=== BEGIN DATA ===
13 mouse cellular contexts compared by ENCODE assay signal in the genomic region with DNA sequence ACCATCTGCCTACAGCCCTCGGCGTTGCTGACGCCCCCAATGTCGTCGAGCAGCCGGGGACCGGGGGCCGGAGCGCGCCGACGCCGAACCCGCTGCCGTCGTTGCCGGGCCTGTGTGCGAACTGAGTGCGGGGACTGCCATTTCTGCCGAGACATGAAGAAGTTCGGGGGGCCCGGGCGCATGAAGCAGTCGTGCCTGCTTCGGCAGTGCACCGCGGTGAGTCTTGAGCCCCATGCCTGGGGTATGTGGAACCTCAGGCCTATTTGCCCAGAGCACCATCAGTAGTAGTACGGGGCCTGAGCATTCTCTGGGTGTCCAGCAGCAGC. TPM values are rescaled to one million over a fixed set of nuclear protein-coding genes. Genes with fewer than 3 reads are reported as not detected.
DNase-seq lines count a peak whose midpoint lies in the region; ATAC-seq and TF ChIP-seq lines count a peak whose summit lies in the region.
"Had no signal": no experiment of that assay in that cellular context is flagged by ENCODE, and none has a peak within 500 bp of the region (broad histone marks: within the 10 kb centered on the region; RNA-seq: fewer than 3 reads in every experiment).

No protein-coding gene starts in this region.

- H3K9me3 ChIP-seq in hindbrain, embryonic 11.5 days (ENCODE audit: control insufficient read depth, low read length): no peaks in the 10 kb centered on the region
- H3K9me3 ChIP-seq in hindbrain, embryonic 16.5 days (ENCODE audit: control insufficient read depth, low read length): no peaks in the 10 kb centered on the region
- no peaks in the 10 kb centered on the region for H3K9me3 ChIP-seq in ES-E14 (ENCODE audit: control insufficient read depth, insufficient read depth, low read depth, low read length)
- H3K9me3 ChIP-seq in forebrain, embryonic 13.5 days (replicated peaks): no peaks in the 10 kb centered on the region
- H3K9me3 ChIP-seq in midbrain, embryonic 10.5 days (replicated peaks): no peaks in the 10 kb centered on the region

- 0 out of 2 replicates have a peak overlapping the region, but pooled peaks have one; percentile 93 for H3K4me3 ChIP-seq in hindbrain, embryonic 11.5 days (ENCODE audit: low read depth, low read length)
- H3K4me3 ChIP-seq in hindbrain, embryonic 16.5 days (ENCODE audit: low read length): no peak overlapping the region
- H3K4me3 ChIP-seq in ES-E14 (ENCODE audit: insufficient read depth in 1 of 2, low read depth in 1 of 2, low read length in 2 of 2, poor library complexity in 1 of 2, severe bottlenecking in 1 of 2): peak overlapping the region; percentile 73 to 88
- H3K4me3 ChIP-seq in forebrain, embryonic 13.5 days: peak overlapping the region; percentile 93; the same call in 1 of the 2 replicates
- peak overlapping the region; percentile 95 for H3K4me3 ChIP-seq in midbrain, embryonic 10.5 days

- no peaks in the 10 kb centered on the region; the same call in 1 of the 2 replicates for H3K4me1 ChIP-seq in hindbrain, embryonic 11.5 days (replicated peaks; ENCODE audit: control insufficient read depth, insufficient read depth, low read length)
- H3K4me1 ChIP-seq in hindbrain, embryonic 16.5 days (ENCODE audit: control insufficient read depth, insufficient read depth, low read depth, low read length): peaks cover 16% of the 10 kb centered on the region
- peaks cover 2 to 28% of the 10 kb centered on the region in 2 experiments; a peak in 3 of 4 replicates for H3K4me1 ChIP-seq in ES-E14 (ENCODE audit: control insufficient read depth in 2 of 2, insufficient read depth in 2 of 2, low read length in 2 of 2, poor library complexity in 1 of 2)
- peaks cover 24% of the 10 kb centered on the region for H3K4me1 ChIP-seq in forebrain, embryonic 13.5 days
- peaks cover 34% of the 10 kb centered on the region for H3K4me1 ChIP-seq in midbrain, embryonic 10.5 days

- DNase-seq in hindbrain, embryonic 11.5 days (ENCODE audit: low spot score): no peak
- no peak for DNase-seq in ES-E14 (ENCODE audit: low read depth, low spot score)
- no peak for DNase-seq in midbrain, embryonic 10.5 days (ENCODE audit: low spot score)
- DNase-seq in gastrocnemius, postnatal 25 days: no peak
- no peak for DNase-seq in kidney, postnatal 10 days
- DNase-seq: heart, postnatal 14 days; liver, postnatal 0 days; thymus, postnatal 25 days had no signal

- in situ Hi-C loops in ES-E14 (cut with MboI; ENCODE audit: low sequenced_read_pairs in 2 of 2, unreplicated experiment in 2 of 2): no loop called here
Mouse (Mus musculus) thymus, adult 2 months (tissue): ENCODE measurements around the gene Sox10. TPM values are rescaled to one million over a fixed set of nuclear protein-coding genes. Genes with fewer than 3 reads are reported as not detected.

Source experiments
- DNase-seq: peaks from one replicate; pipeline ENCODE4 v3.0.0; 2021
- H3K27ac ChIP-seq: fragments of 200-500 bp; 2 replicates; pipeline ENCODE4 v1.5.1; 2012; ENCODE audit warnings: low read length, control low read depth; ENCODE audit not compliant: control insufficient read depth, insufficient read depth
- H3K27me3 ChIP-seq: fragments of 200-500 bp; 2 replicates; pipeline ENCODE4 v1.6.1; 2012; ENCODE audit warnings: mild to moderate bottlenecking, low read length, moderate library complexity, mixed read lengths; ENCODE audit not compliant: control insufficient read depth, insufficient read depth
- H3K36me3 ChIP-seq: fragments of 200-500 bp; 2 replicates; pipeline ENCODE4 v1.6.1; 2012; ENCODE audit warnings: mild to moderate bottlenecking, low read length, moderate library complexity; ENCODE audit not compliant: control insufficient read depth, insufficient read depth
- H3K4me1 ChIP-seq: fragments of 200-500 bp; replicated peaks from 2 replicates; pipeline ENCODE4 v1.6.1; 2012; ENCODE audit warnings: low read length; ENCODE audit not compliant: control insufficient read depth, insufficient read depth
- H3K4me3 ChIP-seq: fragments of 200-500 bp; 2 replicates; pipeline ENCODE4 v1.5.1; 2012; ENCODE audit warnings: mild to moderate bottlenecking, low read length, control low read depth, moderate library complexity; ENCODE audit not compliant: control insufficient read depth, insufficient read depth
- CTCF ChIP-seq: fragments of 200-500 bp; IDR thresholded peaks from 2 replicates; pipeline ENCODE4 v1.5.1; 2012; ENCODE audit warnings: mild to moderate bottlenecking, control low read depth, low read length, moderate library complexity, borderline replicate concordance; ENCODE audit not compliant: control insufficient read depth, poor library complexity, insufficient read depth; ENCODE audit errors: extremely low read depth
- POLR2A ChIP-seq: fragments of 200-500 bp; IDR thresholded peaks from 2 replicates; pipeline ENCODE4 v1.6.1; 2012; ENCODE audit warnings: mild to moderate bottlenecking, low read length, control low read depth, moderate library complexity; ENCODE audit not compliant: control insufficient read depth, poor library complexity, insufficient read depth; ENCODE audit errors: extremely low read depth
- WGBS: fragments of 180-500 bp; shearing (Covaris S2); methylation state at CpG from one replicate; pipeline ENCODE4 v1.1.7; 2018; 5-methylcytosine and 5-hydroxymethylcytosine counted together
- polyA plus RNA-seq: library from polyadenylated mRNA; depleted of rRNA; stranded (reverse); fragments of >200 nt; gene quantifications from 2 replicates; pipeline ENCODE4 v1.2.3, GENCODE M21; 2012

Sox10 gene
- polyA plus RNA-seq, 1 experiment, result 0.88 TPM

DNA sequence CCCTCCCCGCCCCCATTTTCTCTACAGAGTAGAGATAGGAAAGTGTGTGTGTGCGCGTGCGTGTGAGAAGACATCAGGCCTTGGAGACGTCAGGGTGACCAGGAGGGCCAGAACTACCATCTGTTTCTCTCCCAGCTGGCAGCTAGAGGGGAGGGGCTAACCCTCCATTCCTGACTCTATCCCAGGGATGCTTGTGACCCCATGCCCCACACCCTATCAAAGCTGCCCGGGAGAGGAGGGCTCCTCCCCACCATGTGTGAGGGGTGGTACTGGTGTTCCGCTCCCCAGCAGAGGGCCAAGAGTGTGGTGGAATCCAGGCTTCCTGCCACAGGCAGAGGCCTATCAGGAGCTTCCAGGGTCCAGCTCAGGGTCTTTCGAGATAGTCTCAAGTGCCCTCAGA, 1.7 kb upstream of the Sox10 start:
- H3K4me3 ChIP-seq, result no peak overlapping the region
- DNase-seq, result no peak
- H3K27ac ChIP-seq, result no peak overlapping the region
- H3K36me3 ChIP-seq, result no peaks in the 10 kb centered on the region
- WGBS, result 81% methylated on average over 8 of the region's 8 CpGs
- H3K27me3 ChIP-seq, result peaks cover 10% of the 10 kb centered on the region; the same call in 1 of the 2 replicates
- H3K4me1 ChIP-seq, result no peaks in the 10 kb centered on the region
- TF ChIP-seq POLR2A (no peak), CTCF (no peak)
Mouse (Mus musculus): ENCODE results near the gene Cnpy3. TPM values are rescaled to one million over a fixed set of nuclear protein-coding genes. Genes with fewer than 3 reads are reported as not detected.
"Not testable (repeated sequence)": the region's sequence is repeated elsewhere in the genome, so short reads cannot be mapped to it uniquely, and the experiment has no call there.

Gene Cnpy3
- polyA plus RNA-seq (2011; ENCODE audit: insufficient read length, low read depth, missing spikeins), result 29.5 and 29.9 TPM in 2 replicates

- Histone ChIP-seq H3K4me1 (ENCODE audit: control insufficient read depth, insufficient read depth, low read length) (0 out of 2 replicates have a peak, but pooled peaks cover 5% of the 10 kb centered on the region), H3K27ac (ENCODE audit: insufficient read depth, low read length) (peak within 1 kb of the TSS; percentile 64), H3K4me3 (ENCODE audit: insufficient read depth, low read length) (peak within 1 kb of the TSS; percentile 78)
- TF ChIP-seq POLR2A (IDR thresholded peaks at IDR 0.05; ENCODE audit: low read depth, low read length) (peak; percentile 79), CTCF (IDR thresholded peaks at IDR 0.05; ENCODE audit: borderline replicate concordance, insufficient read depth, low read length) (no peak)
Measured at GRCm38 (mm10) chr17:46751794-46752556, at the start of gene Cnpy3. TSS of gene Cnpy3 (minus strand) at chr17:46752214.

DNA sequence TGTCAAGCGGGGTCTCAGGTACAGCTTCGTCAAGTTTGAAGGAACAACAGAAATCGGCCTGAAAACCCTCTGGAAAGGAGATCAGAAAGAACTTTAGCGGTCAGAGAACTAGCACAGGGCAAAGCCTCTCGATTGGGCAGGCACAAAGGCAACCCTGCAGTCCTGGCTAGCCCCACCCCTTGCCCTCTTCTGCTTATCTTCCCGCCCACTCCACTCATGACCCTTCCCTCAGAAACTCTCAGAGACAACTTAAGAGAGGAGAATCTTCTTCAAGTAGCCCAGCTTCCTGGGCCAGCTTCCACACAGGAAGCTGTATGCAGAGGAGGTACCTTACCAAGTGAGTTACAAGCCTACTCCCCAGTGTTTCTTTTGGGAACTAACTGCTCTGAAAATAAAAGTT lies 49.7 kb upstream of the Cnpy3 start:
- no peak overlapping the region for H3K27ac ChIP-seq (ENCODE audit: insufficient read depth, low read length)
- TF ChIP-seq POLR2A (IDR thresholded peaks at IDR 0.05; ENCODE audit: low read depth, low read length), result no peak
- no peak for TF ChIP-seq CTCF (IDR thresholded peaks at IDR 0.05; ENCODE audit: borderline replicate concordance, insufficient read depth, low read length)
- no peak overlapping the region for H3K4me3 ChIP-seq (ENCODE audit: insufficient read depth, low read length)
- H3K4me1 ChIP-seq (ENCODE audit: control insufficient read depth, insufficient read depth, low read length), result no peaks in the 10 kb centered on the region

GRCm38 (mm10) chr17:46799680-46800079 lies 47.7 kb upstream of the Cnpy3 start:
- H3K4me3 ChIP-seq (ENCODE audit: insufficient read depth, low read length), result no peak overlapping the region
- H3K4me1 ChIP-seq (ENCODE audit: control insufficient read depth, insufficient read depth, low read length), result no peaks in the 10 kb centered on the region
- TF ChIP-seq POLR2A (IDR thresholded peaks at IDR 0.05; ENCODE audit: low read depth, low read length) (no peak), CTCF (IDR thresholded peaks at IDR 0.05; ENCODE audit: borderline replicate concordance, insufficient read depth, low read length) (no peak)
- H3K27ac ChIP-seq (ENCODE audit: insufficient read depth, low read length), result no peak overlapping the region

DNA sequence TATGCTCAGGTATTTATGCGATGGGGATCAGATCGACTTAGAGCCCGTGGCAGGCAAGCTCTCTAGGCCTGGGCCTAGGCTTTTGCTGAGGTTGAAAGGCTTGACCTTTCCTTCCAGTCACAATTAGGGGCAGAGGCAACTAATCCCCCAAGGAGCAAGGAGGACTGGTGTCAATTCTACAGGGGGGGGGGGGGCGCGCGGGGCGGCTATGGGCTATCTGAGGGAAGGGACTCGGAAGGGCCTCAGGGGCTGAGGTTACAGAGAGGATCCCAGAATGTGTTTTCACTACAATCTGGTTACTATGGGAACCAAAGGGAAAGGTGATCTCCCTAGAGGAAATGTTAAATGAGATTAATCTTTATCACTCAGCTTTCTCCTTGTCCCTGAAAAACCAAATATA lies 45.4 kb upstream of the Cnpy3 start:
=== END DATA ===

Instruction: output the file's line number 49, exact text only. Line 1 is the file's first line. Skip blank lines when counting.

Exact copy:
- TF ChIP-seq POLR2A (no peak), CTCF (no peak)